Today we feature a re-post of Live Music Exchange’s Adam Behr’s piece for The Conversation discussing the pressures on live music, and the context for the UK Live Music Census.
This week’s blog post is by Live Music Exchange’s own Martin Cloonan, who, with John Williamson, has just completed an important piece of work on the social history of the Musicians’ Union (for more on this, listen to Martin on BBC Radio 4’s Thinking Allowed). This piece is about how the policy of ‘needletime’, brought in to protect the musicians …
Kevin Milburn’s post charts the shift of live activity in London from the early 1960s to the present day from the west to the east and southeast, highlighting the closure of significant venues along the way, including the Lewisham Odeon, as played by The Beatles. The post shows that such sites were not threatened by lack of use or decline but instead because of being based in areas newly attractive to investors, alongside other external factors, a story very pertinent at a time when, according to one report, London lost 30% of its venues between 2007 and 2015.
Today’s post is by Colin Miller – a writer of local histories. Here he discusses his musical memories of Leicester, 1953 – 1964
Today’s post features Professor George McKay writing in response to the death of Nelson Mandela about some of the experiences of South African jazz musicians under apartheid in the 1960s.
Today’s guest post is by Dr. Abigail Gardner, Subject Group Leader for Media courses at the University of Gloucestershire. Here she discusses festivals, and heritage acts, in the context of how audiences experience them and their roles as living ‘archives’ of personal and musical history.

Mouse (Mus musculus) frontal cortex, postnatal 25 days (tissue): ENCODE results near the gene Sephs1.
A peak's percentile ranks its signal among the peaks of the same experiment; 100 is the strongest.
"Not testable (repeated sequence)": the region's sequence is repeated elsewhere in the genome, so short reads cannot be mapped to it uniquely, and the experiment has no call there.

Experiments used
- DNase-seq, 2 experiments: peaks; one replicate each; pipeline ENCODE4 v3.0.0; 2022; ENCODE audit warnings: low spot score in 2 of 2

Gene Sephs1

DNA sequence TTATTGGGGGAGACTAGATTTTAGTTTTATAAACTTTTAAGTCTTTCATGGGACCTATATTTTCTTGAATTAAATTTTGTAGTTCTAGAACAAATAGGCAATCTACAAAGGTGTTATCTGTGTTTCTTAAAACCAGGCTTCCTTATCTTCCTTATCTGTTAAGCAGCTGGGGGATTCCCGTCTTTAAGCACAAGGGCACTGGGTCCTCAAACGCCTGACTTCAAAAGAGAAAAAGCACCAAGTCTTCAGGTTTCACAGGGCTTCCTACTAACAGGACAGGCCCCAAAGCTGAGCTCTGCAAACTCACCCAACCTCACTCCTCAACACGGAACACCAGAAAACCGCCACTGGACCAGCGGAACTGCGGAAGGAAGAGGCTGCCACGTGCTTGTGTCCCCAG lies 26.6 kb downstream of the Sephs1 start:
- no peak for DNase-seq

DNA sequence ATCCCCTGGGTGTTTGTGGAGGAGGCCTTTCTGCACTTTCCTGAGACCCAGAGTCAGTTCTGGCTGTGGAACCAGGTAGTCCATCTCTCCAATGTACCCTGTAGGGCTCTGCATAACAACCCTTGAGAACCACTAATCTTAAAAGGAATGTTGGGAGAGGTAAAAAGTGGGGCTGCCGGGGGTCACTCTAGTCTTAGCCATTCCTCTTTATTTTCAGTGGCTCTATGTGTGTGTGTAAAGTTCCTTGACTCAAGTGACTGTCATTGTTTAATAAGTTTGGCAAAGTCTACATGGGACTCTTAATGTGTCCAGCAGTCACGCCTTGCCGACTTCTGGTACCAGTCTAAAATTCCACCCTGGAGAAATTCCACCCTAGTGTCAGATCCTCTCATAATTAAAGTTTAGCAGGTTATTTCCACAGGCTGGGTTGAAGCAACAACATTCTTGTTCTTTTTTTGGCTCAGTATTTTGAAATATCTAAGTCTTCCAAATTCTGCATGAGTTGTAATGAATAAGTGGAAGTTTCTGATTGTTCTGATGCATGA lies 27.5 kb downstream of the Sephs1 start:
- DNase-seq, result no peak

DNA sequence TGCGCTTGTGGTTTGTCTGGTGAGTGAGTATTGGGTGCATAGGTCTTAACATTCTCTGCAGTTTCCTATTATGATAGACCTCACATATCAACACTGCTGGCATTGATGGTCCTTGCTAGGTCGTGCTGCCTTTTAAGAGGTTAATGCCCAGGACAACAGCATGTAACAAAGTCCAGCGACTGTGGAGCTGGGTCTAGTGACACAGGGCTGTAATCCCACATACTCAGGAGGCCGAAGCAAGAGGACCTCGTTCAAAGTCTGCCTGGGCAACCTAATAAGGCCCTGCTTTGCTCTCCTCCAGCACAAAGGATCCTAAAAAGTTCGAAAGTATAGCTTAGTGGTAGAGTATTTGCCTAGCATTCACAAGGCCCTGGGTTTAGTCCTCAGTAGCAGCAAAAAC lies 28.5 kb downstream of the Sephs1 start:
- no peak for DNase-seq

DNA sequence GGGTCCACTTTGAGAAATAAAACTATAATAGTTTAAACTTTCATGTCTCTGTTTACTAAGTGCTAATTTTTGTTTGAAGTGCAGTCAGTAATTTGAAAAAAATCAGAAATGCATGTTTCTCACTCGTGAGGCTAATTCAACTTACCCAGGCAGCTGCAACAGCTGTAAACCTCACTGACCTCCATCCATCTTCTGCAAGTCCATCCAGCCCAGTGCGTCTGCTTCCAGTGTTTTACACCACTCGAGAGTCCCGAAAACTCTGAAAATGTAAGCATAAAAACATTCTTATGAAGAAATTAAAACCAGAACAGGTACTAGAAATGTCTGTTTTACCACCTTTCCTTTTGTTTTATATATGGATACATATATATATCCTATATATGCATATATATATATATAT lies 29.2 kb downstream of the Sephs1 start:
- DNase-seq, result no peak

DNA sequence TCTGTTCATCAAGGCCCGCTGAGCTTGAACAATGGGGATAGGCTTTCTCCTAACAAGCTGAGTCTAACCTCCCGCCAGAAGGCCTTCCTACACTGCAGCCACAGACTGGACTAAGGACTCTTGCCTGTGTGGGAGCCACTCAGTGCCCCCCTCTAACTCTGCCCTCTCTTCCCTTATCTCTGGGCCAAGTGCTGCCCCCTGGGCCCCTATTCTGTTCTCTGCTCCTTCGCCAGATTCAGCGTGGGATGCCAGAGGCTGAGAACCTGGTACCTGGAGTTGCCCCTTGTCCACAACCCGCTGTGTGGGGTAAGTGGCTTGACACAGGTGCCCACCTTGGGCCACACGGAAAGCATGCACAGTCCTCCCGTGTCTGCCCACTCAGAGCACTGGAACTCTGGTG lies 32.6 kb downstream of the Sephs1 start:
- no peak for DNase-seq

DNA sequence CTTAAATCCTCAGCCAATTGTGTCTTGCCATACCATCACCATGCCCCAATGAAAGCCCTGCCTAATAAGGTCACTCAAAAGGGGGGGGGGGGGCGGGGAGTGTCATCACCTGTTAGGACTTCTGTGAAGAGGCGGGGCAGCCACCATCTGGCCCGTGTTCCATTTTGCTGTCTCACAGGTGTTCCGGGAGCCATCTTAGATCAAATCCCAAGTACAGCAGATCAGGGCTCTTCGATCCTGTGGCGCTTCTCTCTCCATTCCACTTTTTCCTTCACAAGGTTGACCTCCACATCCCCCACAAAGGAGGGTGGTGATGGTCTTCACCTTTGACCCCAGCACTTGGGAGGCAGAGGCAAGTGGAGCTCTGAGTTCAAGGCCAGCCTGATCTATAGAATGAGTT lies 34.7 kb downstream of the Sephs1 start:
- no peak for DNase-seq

This is the latest in an occasional series of posts originating from ‘The Musicians’ Union: A Social History’ – an AHRC and ESRC funded research project based in the School of Culture and Creative Arts at the University of Glasgow. Dr. John Williamson looks back at the origins of the Musicians’ Union, on the occasion of its 120th anniversary last month.
A blog post flagging up BBC Radio 4’s ‘Thinking Allowed’ programme, broadcast on 22 May 2013, which was devoted to the social history of live music in the UK, featuring Simon Frith.
In our latest guest post, Dr.Gerard Moorey of the University of Gloucestershire, looks at the history of concerts held in private homes, and some of the reasons for their resurgence in the current musical environment.
Today – Thursday 28th March 2013 – sees the publication of the first volume of ‘The History of Live Music in Britain’ since 1950, written by Simon Frith, Matt Brennan, Martin Cloonan, and Emma Webster, published by Ashgate.